• 1 can (19 fl oz/540 mL) no-salt added mixed bean medley (white kidney beans, chickpeas, romano beans), rinsed
  • 1-1/2 cups peeled, chopped butternut squash
  • 1 tsp. paprika
  • 1/2 Tbsp. crushed red pepper/chili flakes
  • 1-1/2 cups water
  • 1 can (12 fl oz/341 mL) corn kernels

Directions

  1. Heat olive oil in large, deep nonstick skillet on medium heat.  Stir in onion and garlic; cook 3 min. or until onion is tender.  Add tomatoes and oregano; cook 5 min., stirring occasionally.
  2. Add beans, butternut squash and spices; stir until evenly combined.  Add water, bring to a boil.
  3. Reduce heat to low, cover and simmer 25 min.
  4. Stir in corn, cook 5 min.  Serve with hummus or avocado.

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On My (Chinese) Kitchen Table: Ground Pork Fried Rice with Green Onions

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Rice has always been a part of my life.  Coming from a Chinese girl like myself, that probably doesn’t sound any alarm bells, but hear me out.  Rice has played a role in some of my funniest memories (according to my uncle, my aunt was enjoying her fried rice so much she flung a few grains into his ear with her rapid fire chopsticks), and in my early stages of socialization in true-blue Chinese culture where my great-grandmother would cook me baby portions of congee as a toddler.  It wasn’t until I finished high school and started university though that I started feeling restless about the consistent rice noshing.  I wanted to experiment, I wanted to try new things.  My dad has never had any qualms about inhaling on an everyday basis, but I knew my mum and I wanted to branch out and eat other kinds of meals.  In short, my mum and I started feeling bored and we could feel ourselves falling into a food rut.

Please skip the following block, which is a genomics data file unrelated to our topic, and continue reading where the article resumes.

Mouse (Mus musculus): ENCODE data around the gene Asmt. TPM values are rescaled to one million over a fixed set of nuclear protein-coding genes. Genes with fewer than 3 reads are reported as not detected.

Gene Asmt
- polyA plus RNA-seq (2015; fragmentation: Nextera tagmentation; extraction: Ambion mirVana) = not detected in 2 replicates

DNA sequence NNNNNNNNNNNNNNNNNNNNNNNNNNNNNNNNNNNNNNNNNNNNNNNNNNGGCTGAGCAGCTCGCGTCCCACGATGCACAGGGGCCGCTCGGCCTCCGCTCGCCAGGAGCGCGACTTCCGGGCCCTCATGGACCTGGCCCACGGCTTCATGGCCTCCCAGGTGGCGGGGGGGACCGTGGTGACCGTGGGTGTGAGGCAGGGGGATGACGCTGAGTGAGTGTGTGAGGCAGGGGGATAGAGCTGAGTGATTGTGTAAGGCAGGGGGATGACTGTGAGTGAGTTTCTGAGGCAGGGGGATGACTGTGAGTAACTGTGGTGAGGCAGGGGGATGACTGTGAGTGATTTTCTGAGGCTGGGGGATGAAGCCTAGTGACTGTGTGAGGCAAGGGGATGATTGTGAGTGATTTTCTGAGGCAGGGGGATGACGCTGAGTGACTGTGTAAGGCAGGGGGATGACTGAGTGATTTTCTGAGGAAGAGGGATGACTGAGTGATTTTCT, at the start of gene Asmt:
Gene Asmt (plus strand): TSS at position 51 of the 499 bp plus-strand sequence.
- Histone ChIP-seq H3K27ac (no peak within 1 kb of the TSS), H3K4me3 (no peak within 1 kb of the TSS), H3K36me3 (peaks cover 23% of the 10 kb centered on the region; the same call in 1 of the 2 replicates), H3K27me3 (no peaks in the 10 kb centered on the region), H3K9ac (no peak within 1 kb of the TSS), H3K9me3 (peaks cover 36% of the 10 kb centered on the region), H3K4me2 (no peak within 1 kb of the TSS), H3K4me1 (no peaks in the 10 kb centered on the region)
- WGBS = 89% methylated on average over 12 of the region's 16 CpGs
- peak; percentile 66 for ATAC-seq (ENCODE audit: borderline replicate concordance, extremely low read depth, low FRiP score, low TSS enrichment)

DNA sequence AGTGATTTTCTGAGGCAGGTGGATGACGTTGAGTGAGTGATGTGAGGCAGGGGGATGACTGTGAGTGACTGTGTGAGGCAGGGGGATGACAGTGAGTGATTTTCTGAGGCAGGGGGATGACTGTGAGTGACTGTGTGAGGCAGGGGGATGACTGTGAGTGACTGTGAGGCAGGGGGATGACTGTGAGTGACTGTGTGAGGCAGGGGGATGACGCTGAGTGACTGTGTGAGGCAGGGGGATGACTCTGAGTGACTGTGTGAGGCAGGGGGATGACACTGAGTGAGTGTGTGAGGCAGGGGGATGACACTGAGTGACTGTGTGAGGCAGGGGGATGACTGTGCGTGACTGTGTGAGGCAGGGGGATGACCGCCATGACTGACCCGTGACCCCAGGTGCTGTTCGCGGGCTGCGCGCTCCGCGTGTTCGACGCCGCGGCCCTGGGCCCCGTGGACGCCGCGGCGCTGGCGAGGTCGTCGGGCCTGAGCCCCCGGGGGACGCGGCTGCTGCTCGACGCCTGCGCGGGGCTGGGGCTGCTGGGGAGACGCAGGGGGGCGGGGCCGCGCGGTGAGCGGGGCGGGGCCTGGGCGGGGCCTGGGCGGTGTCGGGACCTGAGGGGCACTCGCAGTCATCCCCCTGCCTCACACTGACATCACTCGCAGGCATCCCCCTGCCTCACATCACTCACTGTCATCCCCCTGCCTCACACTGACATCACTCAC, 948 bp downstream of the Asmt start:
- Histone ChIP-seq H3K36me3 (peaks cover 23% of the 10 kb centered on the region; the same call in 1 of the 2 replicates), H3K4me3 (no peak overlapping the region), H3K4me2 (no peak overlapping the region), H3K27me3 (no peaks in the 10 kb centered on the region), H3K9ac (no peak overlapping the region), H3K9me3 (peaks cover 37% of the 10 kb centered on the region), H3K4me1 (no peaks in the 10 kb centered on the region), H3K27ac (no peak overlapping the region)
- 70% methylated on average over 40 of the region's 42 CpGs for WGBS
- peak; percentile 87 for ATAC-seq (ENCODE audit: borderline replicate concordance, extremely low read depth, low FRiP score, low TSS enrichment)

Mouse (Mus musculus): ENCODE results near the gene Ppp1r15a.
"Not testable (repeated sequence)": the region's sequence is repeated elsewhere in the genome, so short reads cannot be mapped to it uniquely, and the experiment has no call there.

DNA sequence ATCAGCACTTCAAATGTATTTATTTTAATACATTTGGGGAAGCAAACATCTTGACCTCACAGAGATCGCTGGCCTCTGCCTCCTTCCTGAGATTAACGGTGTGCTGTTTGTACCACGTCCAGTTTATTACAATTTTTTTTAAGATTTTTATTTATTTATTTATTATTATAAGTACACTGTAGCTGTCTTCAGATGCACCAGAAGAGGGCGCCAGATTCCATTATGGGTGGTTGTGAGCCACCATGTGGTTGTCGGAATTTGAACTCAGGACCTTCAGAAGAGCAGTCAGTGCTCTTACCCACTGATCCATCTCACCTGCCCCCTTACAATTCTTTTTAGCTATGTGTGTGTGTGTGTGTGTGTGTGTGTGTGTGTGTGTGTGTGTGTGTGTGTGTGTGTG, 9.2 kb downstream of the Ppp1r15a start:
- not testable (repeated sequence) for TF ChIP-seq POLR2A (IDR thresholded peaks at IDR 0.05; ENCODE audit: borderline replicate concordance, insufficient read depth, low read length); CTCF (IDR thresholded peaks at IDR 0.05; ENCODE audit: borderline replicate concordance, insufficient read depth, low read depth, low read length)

Mixing things up has pushed us to get more creative and to leave behind the safety net of the traditional Chinese white dinner, all the while reminding us that rice is still very much an integral part of our food culture.  The whole point was to seek a balance and I think we’ve found it: don’t necessarily abandon it, but don’t rely on it too heavily for the sake of tradition and routine.  For this reason, fried rice has functioned as a happy-medium, as a way of breaking up any form of monotony in the kitchen without denying the fact that we are Chinese and hey, we consume a lot of rice!  Even though I don’t consider fried rice in particular to be the defining dish in Chinese and/or Cantonese cuisine (this quick association actually makes me cringe because it’s so awfully misguided and stereotypical), I don’t know anyone who doesn’t love fried rice, or at the very least enjoys one specific kind.  Pineapple and chicken, egg and shrimp, seafood, mixed vegetables – I love them all, especially when I have it at the really nice sit-down Chinese restaurants with the banquet-style set dinner meals and the little dim sum tea cups! 

My mum has always made fried rice every so often as a treat for my brother and I when we were growing up, and my mum’s ground pork fried rice is one of my all-time favourite comfort, home-cooked meals.  Similar to the lemon green onion rice I posted a week and a half ago, it’s a white rice dish comprised of lean ground pork, chopped green onions, lots of minced garlic, sautéed buttom mushrooms on occasion, olive oil, and our special light-hearted touch: red pepper chili flakes!  Normally, I would sprinkle on some Worcestershire sauce (geep-jup, as we call it in Chinese) or sweet chili sauce, but this time around I felt like something cold on top of the hot rice, something with a little bit of tanginess to it: sour cream!  With a plate of pork and green onion fried rice, a dollop of sour cream, and a smattering of chili flakes, I have myself a plate of home-cooked comfort.